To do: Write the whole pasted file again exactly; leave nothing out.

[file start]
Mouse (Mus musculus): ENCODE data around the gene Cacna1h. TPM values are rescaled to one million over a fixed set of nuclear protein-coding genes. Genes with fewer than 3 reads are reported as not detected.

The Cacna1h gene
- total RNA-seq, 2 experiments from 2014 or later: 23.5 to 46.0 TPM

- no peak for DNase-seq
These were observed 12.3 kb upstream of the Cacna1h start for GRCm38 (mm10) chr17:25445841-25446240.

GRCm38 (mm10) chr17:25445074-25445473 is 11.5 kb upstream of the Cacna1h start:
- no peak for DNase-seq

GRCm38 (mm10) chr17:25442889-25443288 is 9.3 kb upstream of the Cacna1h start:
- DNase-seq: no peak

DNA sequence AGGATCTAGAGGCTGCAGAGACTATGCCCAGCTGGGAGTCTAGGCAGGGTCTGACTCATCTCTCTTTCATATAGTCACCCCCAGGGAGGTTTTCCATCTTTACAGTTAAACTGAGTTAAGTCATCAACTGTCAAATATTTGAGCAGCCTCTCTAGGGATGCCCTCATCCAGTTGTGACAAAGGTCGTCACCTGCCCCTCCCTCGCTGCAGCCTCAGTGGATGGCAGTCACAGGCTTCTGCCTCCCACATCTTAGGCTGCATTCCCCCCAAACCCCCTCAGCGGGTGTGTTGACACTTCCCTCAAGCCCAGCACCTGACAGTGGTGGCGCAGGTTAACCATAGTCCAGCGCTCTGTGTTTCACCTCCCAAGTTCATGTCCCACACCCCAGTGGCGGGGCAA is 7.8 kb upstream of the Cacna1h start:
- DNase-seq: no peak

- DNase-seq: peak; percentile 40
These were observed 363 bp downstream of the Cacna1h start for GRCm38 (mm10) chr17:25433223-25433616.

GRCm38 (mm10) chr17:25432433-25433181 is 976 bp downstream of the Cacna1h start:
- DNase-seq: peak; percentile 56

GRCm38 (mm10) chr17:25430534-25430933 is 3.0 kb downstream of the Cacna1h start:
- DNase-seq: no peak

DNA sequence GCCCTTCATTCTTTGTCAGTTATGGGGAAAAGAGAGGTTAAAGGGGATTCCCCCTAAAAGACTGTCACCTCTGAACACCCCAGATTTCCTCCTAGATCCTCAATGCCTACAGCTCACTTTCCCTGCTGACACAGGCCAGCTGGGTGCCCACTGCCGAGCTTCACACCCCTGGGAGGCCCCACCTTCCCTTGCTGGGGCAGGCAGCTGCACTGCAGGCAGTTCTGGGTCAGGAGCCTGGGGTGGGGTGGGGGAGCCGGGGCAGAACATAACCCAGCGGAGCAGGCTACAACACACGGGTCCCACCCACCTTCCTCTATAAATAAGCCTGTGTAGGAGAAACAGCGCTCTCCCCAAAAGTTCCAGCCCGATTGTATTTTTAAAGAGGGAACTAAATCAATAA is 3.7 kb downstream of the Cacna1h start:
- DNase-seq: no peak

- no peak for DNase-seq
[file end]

Mouse (Mus musculus): ENCODE data around the gene Cacna1h. TPM values are rescaled to one million over a fixed set of nuclear protein-coding genes. Genes with fewer than 3 reads are reported as not detected.

The Cacna1h gene
- total RNA-seq, 2 experiments from 2014 or later: 23.5 to 46.0 TPM

- no peak for DNase-seq
These were observed 12.3 kb upstream of the Cacna1h start for GRCm38 (mm10) chr17:25445841-25446240.

GRCm38 (mm10) chr17:25445074-25445473 is 11.5 kb upstream of the Cacna1h start:
- no peak for DNase-seq

GRCm38 (mm10) chr17:25442889-25443288 is 9.3 kb upstream of the Cacna1h start:
- DNase-seq: no peak

DNA sequence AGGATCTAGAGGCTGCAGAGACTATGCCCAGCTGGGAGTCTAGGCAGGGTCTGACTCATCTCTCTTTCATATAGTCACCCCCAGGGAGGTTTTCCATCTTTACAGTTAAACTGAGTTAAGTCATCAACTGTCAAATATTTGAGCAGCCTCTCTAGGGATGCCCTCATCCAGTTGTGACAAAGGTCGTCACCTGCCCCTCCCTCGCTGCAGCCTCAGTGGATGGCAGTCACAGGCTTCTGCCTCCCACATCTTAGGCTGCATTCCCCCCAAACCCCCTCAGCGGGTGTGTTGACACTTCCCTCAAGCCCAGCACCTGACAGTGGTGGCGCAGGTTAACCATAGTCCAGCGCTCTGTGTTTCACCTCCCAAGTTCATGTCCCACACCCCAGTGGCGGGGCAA is 7.8 kb upstream of the Cacna1h start:
- DNase-seq: no peak

- DNase-seq: peak; percentile 40
These were observed 363 bp downstream of the Cacna1h start for GRCm38 (mm10) chr17:25433223-25433616.

GRCm38 (mm10) chr17:25432433-25433181 is 976 bp downstream of the Cacna1h start:
- DNase-seq: peak; percentile 56

GRCm38 (mm10) chr17:25430534-25430933 is 3.0 kb downstream of the Cacna1h start:
- DNase-seq: no peak

DNA sequence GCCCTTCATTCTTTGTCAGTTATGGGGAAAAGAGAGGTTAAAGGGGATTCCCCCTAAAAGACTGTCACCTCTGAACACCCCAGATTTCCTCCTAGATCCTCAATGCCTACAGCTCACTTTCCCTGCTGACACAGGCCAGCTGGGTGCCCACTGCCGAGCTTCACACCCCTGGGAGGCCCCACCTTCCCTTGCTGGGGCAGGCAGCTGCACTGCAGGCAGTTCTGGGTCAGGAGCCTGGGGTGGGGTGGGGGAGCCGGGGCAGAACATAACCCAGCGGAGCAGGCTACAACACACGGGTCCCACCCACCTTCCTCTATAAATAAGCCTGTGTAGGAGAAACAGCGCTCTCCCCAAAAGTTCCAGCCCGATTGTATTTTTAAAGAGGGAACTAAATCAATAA is 3.7 kb downstream of the Cacna1h start:
- DNase-seq: no peak

- no peak for DNase-seq